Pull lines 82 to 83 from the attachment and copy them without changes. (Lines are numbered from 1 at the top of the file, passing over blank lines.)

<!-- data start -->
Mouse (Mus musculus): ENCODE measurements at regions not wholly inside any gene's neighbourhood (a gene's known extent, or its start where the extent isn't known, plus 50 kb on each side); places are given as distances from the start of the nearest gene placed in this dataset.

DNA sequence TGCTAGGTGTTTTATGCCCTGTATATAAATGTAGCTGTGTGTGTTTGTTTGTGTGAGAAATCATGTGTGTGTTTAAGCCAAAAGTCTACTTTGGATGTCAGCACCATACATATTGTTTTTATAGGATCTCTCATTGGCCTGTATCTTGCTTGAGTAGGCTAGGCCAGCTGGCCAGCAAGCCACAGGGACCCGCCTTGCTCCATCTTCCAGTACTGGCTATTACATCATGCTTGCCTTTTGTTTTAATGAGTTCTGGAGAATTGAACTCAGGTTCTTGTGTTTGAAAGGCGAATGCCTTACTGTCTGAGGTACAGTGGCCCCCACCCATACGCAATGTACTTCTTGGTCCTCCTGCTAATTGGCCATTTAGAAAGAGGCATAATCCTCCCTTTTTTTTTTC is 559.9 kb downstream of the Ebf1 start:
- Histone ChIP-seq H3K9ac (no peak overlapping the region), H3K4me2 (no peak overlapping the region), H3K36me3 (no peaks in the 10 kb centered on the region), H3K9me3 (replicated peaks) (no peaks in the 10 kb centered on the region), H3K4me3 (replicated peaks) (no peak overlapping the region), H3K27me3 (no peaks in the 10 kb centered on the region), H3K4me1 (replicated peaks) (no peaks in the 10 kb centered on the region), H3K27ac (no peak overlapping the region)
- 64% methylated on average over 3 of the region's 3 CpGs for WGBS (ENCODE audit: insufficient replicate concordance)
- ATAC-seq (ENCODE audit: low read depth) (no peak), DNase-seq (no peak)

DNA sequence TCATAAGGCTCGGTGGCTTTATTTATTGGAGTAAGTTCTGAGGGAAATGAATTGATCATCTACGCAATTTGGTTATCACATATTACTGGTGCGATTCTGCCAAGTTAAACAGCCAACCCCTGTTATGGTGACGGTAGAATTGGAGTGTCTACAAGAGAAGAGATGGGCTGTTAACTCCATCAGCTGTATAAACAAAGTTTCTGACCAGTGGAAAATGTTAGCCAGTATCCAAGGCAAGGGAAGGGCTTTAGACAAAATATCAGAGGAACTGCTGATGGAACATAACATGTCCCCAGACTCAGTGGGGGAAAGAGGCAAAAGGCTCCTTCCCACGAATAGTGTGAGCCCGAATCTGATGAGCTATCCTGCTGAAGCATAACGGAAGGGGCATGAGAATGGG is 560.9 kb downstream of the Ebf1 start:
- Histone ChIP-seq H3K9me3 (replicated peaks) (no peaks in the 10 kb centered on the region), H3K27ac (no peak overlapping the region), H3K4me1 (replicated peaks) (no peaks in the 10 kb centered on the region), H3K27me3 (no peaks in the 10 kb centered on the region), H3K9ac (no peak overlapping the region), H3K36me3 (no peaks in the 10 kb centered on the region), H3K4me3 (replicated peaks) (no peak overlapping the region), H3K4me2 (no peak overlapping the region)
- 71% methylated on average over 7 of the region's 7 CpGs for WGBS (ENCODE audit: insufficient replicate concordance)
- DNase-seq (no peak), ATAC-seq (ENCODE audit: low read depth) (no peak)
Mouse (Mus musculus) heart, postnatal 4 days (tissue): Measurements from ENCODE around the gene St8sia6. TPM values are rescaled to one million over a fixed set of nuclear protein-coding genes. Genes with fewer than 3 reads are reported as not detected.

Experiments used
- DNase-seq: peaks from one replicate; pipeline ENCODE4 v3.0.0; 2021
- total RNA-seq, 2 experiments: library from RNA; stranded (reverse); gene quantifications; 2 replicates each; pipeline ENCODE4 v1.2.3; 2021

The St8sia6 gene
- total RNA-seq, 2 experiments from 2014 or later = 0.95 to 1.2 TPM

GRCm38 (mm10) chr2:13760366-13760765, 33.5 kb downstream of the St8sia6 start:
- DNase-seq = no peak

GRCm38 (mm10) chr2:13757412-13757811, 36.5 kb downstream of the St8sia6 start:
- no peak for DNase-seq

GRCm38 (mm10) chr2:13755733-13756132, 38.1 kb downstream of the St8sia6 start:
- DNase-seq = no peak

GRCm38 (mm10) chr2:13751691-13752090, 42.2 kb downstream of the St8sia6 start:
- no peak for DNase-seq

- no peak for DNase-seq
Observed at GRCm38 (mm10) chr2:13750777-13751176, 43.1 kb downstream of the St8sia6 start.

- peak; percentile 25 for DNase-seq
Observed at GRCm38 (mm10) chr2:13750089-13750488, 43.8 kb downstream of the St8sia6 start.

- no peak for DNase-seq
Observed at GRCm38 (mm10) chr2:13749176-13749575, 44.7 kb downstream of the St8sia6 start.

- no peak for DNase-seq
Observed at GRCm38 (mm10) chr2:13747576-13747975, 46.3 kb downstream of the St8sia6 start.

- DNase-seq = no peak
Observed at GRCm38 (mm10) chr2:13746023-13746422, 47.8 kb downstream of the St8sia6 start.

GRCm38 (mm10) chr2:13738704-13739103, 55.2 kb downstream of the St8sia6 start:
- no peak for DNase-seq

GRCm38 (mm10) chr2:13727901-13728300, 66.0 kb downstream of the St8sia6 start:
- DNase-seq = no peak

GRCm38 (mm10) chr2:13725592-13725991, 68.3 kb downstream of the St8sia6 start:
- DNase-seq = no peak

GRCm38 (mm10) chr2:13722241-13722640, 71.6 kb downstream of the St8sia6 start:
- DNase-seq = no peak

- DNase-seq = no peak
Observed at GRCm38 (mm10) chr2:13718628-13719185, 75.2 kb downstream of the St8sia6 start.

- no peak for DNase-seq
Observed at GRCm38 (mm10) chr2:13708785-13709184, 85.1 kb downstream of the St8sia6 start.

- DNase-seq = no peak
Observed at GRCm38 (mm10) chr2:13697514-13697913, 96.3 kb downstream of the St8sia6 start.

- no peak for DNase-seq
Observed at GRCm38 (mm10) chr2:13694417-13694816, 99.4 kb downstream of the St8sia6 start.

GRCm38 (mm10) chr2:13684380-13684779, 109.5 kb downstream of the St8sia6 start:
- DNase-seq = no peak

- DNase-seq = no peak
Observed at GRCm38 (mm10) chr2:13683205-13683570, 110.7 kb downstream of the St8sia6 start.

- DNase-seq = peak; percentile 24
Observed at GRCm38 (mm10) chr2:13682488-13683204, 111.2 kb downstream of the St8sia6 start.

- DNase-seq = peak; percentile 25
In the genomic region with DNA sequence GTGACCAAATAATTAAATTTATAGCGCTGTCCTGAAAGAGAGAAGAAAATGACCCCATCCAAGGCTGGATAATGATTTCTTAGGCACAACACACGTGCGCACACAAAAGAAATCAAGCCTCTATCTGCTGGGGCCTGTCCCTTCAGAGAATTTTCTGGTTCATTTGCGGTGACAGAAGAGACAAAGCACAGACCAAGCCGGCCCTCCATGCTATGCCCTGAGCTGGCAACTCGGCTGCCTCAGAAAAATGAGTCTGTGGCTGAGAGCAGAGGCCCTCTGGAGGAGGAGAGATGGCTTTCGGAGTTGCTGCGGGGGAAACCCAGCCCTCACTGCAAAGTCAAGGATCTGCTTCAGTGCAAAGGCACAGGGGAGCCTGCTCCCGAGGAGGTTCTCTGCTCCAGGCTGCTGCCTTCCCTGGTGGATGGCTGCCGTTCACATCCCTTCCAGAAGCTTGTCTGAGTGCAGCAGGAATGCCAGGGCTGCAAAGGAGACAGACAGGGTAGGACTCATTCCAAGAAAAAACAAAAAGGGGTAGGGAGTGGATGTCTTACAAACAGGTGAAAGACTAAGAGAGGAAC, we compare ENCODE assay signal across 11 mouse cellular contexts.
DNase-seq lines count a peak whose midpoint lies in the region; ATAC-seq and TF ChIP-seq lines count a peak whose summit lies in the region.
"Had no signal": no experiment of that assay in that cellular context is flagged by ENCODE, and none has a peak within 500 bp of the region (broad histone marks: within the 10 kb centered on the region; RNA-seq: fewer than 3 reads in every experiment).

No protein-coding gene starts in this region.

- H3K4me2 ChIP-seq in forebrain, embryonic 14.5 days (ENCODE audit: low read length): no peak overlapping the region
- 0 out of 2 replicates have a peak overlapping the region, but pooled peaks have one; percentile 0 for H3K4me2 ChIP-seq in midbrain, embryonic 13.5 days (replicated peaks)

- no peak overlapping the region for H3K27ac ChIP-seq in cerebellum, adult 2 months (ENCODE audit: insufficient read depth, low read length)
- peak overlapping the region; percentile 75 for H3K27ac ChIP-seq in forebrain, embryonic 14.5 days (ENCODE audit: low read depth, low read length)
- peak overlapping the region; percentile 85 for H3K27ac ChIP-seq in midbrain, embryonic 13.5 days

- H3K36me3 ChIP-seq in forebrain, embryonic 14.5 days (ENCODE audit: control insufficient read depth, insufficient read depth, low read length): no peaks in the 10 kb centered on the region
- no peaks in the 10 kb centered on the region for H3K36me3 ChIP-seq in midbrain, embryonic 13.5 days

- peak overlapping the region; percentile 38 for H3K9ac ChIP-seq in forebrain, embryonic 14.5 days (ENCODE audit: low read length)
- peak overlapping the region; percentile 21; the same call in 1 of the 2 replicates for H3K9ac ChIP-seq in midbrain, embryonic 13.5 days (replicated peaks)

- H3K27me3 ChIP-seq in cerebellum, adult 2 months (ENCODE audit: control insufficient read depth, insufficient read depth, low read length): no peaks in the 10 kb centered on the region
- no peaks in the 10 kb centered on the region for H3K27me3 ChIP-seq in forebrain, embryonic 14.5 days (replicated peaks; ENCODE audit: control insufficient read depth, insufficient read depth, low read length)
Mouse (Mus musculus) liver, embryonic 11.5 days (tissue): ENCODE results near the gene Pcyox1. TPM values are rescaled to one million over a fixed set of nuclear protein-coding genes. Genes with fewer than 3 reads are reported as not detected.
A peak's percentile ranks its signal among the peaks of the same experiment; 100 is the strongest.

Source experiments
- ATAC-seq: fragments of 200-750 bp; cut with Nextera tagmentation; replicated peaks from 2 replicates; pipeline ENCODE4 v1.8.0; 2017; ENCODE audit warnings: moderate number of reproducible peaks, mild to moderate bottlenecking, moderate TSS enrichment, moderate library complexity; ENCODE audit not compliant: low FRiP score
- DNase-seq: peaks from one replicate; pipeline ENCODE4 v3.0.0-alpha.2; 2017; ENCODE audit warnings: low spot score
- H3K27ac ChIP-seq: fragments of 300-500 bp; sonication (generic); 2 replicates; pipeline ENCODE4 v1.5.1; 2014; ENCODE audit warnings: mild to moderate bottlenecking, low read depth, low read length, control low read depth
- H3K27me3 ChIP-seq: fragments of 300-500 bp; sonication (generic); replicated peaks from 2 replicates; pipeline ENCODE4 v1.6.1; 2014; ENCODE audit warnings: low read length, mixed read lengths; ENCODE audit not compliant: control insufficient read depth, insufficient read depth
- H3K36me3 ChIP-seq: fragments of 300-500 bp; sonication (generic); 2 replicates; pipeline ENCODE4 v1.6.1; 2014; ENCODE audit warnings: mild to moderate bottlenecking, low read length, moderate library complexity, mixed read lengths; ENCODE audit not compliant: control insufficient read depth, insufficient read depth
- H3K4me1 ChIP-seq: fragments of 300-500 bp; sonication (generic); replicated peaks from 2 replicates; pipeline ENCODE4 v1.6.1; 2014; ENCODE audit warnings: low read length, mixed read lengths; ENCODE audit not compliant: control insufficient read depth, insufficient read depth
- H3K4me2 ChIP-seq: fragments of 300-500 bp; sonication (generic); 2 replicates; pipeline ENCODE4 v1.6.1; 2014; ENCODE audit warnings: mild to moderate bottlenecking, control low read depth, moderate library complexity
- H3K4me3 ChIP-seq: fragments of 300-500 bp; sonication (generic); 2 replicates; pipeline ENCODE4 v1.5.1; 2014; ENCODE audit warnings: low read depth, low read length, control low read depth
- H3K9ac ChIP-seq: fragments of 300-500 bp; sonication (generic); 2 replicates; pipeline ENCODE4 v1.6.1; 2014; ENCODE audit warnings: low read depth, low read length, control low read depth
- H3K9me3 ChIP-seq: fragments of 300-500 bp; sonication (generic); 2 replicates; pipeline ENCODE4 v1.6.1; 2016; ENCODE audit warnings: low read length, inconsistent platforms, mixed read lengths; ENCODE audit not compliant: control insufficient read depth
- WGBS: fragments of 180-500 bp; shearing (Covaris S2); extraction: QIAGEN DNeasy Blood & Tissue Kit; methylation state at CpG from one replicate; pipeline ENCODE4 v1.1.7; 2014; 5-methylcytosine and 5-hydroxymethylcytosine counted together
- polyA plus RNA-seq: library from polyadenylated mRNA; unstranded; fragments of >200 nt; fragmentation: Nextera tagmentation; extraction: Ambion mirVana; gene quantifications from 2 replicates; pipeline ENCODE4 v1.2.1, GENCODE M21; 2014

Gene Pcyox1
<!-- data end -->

- H3K4me3 ChIP-seq: fragments of 300-500 bp; sonication (generic); 2 replicates; pipeline ENCODE4 v1.5.1; 2014; ENCODE audit warnings: low read depth, low read length, control low read depth
- H3K9ac ChIP-seq: fragments of 300-500 bp; sonication (generic); 2 replicates; pipeline ENCODE4 v1.6.1; 2014; ENCODE audit warnings: low read depth, low read length, control low read depth